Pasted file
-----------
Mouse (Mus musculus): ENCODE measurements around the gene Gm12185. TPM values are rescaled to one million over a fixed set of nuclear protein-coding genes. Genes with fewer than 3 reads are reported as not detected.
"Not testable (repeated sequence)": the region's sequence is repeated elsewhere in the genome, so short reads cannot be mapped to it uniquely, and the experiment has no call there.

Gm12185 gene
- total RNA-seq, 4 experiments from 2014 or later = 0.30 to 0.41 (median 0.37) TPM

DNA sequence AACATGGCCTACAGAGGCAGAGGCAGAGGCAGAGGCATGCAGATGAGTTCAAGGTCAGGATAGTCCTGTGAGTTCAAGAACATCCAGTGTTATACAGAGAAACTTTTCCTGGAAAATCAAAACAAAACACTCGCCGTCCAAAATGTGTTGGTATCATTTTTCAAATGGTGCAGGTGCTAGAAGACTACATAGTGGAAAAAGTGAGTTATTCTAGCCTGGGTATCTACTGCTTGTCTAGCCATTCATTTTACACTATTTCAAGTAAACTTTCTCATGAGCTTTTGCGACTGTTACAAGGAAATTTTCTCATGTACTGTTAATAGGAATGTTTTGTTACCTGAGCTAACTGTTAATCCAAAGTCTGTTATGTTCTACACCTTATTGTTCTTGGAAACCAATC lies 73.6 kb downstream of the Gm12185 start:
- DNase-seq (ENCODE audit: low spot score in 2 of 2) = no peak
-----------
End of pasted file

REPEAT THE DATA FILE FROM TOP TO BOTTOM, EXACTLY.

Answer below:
Mouse (Mus musculus): ENCODE measurements around the gene Gm12185. TPM values are rescaled to one million over a fixed set of nuclear protein-coding genes. Genes with fewer than 3 reads are reported as not detected.
"Not testable (repeated sequence)": the region's sequence is repeated elsewhere in the genome, so short reads cannot be mapped to it uniquely, and the experiment has no call there.

Gm12185 gene
- total RNA-seq, 4 experiments from 2014 or later = 0.30 to 0.41 (median 0.37) TPM

DNA sequence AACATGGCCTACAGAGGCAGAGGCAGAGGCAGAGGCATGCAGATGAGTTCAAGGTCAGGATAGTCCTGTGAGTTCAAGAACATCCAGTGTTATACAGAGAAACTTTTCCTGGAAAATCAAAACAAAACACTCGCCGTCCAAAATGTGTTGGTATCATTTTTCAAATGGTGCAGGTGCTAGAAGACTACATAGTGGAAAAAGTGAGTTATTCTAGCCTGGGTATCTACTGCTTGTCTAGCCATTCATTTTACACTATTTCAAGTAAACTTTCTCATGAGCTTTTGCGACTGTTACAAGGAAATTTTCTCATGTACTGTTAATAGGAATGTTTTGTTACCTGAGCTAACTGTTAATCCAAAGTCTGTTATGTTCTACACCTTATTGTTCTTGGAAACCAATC lies 73.6 kb downstream of the Gm12185 start:
- DNase-seq (ENCODE audit: low spot score in 2 of 2) = no peak